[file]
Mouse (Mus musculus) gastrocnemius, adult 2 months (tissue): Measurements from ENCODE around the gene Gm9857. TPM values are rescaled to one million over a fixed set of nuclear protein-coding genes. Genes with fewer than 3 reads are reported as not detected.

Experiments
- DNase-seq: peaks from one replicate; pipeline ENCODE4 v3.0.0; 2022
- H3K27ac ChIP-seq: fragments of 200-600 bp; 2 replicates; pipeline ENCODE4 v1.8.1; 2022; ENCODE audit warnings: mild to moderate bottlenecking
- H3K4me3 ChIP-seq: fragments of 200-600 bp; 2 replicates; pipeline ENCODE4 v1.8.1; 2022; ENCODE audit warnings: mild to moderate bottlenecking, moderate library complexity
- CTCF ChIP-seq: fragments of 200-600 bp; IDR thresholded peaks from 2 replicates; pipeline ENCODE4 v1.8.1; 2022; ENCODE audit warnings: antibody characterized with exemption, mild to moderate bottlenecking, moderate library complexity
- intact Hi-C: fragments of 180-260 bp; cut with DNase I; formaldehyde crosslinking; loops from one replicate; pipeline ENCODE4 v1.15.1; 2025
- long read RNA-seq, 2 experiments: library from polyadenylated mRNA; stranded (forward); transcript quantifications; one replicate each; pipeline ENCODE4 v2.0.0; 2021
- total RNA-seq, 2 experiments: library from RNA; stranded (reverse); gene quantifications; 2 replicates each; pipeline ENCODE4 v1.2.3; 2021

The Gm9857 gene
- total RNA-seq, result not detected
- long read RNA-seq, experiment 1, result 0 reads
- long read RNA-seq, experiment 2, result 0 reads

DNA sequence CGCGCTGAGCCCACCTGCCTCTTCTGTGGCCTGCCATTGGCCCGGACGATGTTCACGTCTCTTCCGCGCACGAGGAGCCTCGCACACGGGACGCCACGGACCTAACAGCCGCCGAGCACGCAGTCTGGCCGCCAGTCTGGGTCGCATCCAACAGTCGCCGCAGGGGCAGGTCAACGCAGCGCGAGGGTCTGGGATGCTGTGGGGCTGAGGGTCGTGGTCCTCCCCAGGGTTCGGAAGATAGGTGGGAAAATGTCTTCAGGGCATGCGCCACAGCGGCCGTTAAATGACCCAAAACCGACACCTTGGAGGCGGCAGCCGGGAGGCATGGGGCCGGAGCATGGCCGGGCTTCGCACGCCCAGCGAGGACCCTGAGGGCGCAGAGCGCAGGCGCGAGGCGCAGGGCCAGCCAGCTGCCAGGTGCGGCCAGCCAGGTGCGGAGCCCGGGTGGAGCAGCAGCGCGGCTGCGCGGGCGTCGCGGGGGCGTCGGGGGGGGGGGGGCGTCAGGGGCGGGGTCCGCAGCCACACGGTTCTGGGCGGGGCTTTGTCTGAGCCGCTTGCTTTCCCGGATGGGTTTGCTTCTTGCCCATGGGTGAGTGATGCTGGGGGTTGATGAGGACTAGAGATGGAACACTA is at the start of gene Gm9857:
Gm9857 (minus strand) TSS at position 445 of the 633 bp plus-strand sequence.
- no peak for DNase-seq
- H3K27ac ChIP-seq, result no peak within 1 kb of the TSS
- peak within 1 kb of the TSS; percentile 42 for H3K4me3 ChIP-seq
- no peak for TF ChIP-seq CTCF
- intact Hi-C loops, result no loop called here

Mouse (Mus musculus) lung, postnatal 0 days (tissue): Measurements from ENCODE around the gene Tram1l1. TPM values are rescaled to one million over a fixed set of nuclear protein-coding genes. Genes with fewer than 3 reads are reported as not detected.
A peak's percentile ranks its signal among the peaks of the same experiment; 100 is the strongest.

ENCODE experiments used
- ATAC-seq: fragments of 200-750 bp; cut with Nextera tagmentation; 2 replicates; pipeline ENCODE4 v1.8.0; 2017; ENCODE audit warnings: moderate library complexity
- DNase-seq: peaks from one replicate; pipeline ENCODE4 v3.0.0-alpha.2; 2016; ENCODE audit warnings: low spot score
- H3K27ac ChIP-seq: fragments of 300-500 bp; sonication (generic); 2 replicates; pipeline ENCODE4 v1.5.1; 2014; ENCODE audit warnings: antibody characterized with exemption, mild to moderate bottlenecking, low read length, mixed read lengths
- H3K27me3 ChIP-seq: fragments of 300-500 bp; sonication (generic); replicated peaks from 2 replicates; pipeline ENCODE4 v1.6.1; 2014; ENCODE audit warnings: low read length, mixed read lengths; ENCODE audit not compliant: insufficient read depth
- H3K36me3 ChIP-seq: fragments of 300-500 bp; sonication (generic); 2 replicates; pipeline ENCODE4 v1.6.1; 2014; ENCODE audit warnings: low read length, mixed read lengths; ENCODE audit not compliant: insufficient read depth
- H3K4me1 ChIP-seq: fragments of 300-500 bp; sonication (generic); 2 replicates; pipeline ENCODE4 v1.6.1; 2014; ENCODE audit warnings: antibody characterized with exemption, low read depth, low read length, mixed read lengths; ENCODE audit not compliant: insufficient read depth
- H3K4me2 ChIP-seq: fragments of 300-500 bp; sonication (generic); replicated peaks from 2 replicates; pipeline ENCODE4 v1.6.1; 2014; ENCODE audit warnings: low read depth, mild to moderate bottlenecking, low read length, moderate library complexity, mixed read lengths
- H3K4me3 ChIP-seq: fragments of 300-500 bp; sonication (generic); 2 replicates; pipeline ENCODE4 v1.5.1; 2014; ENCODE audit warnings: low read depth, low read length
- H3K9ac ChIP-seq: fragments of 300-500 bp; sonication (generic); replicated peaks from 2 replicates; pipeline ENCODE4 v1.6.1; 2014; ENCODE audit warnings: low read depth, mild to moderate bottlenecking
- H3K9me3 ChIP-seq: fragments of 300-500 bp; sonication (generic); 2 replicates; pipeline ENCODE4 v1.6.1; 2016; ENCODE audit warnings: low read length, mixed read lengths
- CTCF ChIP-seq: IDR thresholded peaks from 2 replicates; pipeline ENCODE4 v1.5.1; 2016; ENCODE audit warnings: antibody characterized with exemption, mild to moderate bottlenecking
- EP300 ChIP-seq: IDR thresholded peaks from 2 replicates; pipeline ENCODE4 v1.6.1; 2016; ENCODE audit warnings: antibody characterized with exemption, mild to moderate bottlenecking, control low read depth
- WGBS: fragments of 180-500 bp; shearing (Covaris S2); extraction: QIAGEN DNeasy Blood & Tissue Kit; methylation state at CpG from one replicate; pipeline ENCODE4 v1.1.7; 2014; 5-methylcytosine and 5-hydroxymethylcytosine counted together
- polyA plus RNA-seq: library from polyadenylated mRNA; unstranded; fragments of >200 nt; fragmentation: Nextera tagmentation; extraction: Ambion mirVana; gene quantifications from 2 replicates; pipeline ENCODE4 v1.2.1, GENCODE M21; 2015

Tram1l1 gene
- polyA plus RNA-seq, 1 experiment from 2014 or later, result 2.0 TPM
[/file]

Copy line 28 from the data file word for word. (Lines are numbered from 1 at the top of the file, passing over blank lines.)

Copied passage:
- H3K36me3 ChIP-seq: fragments of 300-500 bp; sonication (generic); 2 replicates; pipeline ENCODE4 v1.6.1; 2014; ENCODE audit warnings: low read length, mixed read lengths; ENCODE audit not compliant: insufficient read depth